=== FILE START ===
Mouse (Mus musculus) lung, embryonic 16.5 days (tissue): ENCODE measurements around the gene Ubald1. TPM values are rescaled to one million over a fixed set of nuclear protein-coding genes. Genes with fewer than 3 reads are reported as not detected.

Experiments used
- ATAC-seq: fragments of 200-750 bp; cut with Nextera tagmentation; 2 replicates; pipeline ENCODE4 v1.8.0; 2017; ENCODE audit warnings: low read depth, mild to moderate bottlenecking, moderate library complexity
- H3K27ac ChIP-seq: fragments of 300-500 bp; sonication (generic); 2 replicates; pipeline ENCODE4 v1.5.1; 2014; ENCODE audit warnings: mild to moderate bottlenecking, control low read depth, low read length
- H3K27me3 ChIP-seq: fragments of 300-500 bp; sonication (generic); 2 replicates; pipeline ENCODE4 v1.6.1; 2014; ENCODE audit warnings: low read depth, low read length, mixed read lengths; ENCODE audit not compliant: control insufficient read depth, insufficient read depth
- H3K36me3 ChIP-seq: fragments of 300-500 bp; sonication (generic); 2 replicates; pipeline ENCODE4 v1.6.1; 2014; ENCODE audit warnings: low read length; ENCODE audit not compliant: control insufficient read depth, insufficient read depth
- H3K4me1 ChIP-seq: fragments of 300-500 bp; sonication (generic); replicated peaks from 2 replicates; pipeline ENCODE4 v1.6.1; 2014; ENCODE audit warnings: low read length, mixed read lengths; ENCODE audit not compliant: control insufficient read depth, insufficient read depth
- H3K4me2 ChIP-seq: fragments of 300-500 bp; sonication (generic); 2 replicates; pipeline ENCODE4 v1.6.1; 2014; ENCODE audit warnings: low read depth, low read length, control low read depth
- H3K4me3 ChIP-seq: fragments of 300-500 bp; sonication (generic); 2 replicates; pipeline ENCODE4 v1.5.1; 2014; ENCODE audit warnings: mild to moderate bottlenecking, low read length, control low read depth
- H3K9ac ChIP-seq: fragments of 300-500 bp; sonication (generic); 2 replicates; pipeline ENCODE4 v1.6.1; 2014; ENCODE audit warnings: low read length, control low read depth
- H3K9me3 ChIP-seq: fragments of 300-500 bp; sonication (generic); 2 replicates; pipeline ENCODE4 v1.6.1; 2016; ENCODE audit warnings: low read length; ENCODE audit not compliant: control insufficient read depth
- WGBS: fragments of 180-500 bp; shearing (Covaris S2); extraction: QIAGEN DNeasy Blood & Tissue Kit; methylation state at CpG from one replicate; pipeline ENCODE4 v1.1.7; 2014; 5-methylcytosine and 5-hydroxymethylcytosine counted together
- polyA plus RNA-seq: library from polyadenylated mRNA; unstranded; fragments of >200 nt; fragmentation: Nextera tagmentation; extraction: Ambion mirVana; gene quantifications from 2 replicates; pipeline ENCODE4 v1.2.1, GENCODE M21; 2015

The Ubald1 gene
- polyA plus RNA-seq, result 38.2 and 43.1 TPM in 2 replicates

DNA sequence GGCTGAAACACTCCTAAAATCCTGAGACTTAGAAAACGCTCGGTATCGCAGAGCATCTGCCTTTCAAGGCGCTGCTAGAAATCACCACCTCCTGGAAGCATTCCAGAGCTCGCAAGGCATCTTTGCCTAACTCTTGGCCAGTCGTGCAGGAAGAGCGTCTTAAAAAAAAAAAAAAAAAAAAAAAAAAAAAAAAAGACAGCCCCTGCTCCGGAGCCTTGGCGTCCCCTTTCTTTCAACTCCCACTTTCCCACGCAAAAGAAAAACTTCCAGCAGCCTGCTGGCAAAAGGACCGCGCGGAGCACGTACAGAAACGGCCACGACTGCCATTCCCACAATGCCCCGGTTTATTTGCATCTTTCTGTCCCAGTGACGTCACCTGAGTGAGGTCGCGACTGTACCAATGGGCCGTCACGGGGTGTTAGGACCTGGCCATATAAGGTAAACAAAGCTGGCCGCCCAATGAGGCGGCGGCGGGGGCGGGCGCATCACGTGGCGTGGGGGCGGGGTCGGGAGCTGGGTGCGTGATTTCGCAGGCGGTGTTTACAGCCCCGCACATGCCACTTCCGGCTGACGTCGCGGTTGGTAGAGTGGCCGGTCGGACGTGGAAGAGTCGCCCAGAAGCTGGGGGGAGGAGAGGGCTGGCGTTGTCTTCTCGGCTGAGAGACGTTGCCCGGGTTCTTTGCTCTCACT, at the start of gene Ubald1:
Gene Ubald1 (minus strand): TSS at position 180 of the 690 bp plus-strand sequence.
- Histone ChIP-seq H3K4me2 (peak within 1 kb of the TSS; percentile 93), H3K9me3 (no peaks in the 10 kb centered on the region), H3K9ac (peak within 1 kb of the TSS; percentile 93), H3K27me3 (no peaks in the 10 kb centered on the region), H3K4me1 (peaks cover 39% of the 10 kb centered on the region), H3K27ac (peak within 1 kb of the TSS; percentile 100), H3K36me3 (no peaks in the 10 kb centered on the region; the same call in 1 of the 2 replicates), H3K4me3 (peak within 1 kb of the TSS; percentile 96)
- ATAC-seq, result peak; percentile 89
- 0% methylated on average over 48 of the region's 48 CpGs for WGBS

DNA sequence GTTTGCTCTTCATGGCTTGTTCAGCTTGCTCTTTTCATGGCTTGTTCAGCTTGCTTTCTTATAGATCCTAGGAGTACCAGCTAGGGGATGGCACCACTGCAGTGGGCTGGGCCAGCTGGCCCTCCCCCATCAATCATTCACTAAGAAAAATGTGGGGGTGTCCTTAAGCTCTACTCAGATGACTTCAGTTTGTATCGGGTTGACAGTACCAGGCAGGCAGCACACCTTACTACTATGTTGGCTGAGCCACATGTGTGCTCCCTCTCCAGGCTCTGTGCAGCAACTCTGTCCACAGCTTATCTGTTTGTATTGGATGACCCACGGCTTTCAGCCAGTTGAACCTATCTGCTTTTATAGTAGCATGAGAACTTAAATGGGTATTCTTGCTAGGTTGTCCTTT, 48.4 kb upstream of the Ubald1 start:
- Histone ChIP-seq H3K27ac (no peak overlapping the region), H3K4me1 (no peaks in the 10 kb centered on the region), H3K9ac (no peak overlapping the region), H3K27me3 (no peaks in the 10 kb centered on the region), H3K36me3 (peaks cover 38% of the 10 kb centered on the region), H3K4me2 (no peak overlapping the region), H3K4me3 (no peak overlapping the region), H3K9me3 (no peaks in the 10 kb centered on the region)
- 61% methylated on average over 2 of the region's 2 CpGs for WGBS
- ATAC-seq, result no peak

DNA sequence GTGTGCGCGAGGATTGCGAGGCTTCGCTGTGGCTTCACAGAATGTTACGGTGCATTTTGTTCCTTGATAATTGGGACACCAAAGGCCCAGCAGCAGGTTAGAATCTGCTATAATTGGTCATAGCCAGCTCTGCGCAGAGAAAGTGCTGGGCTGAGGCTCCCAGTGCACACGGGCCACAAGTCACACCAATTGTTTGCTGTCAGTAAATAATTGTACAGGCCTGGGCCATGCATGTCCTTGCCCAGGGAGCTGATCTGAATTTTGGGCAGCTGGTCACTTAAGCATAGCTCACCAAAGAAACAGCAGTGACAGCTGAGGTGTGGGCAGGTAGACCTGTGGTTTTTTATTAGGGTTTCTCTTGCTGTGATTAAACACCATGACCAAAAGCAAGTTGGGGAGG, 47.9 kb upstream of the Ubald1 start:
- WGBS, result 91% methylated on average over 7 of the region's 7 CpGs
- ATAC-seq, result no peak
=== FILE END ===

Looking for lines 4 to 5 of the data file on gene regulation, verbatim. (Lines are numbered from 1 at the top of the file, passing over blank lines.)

- H3K27ac ChIP-seq: fragments of 300-500 bp; sonication (generic); 2 replicates; pipeline ENCODE4 v1.5.1; 2014; ENCODE audit warnings: mild to moderate bottlenecking, control low read depth, low read length
- H3K27me3 ChIP-seq: fragments of 300-500 bp; sonication (generic); 2 replicates; pipeline ENCODE4 v1.6.1; 2014; ENCODE audit warnings: low read depth, low read length, mixed read lengths; ENCODE audit not compliant: control insufficient read depth, insufficient read depth